∥⊖.sub.h ∥≦⊖.sub.hm(2.3) with θ.sub.hm a known bound. Once the desired trajectory, the activation function, and the size of the neural network are set this bound reflects all the information needed to construct a stable controller. Equation (2.3) is a mild assumption in other current neural network literature such as F.-C. Chen and C.-C. Liu, "Adaptively Controlling Nonlinear Continuous-Time Systems Using Neural Networks," IEEE Trans. Automat. Control, 39:1306-1310 (1994), in which a local stability is assured only if the neural network weight estimates are close enough to the ideal ones. Moreover a bound on the norm of the unknown parameter matrix is usually required in most of the robust-adaptive control techniques, e.g. R. Marino and P. Tomei, "Adaptive Output-Feedback Control of Nonlinear Systems, Part II: Nonlinear Parameterization," IEEE Trans. Automat. Control, 38 (1993). Since h(x) is continuous in a compact set U, then there exist C.sub.3 and C.sub.4 such that
x)+ε.sub.l.sbsb.h (x) It is shown in F. L. Lewis et al., "Multilayer Neural Net robot Controller with Guaranteed Tracking Performance," IEEE CDC, San Antonio, 2785-2791 (1993) that for any continuous function h( error
h(x)=h(x)-h(x) with the estimate
h(x)=W.sub.h.sup.T σ(V.sub.h.sup.T x) can be written by using Taylor series expansion of σ(V.sub.h.sup.T x) as
h(x)=W.sub.h.sup.T (σ.sub.h -σ.sub.h 'V.sub.h.sup.T x)+W.sub.h.sup.T σ.sub.h 'V.sub.h.sup.T x+w.sub.h (2.5) where
σ.sub.h ≡σ(V.sub.h.sup.T x) the Jacobian matrix is ##EQU6## and
w.sub.h (t)=W.sub.h.sup.T σ.sub.h 'V.sub.h.sup.T x+W.sub.h.sup.T O(V.sub.h.sup.T x).sup.2 +ε.sub.l.sbsb.h •(x)(2.6) with O(V.sub.h.sup.T x).sup.2 higher order terms in the Taylor series expansion. A bound on w.sub.h is shown as
∥⊖.sub.h ∥.sub.F +C.sub.2 2.7) where C.sub.i 's are computable constants. If the exact form of the nonlinear functions with no disturbances were known, then the control ##EQU7## would bring the r(t) to zero exponentially for any positive K.sub.v. Since these functions are not exactly known, a control action is chosen ##EQU8## where the estimates f(θ.sub.f,x) and g(θ.sub.g,x) are constructed by neural networks, and the auxiliary term is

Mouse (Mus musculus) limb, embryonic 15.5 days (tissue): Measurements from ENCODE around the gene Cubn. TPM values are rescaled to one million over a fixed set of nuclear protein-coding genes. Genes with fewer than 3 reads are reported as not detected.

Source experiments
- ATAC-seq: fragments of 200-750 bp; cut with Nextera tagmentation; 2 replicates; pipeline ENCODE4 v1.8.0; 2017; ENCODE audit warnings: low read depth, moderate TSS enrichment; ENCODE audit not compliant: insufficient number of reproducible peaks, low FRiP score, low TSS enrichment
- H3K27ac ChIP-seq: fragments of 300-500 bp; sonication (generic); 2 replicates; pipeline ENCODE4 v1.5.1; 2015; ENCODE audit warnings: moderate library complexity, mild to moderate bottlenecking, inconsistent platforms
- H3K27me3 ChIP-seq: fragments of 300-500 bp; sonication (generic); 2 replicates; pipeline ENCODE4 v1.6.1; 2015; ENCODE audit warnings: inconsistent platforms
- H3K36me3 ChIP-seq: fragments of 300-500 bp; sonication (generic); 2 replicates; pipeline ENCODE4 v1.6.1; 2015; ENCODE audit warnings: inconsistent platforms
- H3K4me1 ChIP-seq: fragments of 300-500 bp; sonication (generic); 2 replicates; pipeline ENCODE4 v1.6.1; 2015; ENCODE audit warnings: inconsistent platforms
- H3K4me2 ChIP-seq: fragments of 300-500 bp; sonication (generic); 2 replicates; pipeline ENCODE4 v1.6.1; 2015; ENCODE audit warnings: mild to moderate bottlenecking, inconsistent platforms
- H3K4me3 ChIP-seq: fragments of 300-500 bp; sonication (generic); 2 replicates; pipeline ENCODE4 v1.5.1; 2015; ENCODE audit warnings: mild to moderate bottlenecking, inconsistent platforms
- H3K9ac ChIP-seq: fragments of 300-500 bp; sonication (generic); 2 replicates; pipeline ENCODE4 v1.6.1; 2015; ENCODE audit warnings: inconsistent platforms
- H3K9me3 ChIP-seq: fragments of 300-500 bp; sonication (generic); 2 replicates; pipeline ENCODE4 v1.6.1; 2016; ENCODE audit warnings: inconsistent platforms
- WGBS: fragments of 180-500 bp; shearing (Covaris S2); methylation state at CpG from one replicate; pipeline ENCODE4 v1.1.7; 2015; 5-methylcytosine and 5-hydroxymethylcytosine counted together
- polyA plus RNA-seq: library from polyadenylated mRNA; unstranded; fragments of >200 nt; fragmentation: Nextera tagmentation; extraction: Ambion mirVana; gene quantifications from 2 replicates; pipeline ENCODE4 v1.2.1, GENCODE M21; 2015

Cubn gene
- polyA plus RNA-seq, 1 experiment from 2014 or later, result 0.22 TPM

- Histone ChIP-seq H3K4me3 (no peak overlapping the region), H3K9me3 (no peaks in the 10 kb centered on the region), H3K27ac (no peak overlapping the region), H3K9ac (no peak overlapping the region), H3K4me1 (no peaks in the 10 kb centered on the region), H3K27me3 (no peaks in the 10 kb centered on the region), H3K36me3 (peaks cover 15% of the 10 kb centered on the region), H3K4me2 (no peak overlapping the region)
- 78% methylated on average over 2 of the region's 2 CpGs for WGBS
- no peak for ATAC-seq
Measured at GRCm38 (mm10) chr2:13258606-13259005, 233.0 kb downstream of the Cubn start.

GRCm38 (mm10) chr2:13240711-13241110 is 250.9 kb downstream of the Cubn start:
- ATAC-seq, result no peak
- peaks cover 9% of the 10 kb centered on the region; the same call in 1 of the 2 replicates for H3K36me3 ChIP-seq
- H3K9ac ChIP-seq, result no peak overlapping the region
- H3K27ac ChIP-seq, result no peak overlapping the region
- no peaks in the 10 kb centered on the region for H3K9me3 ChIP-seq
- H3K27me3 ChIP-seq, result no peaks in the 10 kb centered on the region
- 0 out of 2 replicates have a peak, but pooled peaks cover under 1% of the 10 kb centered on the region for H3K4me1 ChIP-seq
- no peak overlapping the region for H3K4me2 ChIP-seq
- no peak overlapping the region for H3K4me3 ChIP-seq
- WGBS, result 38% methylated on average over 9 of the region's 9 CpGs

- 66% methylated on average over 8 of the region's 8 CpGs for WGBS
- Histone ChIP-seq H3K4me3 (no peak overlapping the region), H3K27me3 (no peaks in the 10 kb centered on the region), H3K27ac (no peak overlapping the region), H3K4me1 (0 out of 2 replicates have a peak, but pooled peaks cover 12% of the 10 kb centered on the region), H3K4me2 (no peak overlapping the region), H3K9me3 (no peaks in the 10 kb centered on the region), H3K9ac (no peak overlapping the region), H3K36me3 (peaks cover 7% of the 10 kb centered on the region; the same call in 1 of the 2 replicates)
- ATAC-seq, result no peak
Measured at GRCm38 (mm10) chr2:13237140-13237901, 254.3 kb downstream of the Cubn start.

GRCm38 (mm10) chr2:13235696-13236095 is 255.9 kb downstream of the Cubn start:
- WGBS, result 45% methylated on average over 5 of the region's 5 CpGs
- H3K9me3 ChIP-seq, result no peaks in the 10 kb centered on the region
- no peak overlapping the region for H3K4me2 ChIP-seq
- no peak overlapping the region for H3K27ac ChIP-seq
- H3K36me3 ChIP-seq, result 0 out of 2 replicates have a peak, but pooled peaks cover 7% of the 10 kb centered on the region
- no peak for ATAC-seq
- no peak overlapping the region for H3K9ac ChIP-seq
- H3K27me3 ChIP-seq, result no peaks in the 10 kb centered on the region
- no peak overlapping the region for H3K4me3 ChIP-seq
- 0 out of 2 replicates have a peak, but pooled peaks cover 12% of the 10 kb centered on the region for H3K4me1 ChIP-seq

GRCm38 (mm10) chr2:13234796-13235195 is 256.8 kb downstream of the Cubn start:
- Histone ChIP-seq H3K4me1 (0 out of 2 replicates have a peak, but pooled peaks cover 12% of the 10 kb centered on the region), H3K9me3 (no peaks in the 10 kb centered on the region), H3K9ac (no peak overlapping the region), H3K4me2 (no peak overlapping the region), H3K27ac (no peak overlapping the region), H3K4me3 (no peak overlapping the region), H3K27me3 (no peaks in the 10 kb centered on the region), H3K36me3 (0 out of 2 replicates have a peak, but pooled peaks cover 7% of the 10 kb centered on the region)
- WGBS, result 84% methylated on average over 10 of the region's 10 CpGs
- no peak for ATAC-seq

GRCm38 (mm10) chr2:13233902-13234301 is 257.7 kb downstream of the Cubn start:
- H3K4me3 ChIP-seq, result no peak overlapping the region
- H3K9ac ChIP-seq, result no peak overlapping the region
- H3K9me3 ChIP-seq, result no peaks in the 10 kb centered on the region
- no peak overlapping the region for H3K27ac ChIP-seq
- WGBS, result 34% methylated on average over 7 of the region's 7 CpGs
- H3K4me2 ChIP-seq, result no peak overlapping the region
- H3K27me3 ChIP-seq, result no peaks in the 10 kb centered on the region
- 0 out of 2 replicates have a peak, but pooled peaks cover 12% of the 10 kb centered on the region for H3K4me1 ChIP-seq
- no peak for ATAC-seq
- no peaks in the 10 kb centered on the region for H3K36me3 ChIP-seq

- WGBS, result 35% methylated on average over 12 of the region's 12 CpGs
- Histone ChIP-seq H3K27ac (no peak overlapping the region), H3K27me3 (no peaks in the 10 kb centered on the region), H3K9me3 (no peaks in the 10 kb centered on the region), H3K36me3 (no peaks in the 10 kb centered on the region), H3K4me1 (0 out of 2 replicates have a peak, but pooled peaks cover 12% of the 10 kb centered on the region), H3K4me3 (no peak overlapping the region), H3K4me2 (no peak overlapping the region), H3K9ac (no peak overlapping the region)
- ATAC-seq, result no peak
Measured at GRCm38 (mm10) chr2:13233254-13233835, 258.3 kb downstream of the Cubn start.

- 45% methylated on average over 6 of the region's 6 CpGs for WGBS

v=-K.sub.v r-Y.sub.d (3.2) with K.sub.v >0. It is well known, even in adaptive control of linear systems, that guaranteeing boundedness of g away from zero becomes an important issue in this type of controller, as discussed next. 3.1 Well-Defined Controller In general, boundedness of x, θ.sub.f, and θ.sub.g does not indicate the stability of the closed-loop system, because control law (3.1) is not well-defined when g(θ.sub.g,x)=0. Care must be taken to guarantee the boundedness of the controller, as well. There are some techniques in the literature to assure that the control signal is well-defined for all time. A simple approach can be given for a small class of systems by setting the estimate g constant. This is not an accurate approximation that limits the class of systems and depending on the bounds may not give controllers that perform well. For better performance, if g(x) is reconstructed by an adaptive scheme then a local solution can be given by assuming that initial estimates are close to the actual values and they do not leave a feasible invariant set in which g≠0 C.-C. Liu and F.-C. Chen, "Adaptive Control of Non-linear Continuous Systems Using Neural Networks-General Relative Degree and MIMO Cases," Int. J. Control, 58:317-335 (1993), or lie inside a region of attraction of a stable equilibrium point which forms a feasible set as well I. Kanellakopoulos et al., "Systematic design of adaptive controllers for Feedback Linearizable Systems," IEEE Trans. Automat. Control, 36:1241-1253 (1991). Unfortunately, even with very good knowledge of the system it is not easy to pick initial weights so that the neural network approximates it. Another way to keep g(θ.sub.g,x) away from zero is to project θ.sub.g inside an estimated feasible region through the weight adaptation law M. M. Polycarpou and P. A. Ioannou, "Identification and Control Using Neural Network Models: Design and Stability Analysis," Tech. Report 91-09-01, Dept. Elect. Eng. Sys., Univ. S. Cal. (1991). A candidate set for this reason was shown as B.sub.θ ={θ.sub.g : θ.sub.ij >0} .A-inverted.i,j with a gaussian or a sigmoidal type activation function guarantees that this estimate region is that the actual θ.sub.g does not necessarily belong to such a set, i.e. this is a suboptimal solution, in general. The present invention takes into account this problem without such tight assumptions, gives a semi-global solution, and allows a simple method initializing the neural network weights. To ensure the stability of the closed-loop system with a well-defined control input, the following control action is used ##EQU9## where s>0 is a design parameter, γ<ln 2/s, and u.sub.c is as defined in (3.1) with the gain in (3.2) given by